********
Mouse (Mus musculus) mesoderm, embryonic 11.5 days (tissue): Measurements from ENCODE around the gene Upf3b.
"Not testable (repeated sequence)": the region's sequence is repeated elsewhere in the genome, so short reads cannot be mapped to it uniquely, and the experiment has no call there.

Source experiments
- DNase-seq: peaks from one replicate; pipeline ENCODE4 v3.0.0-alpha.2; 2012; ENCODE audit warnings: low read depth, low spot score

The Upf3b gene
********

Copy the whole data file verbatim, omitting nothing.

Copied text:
Mouse (Mus musculus) mesoderm, embryonic 11.5 days (tissue): Measurements from ENCODE around the gene Upf3b.
"Not testable (repeated sequence)": the region's sequence is repeated elsewhere in the genome, so short reads cannot be mapped to it uniquely, and the experiment has no call there.

Source experiments
- DNase-seq: peaks from one replicate; pipeline ENCODE4 v3.0.0-alpha.2; 2012; ENCODE audit warnings: low read depth, low spot score

The Upf3b gene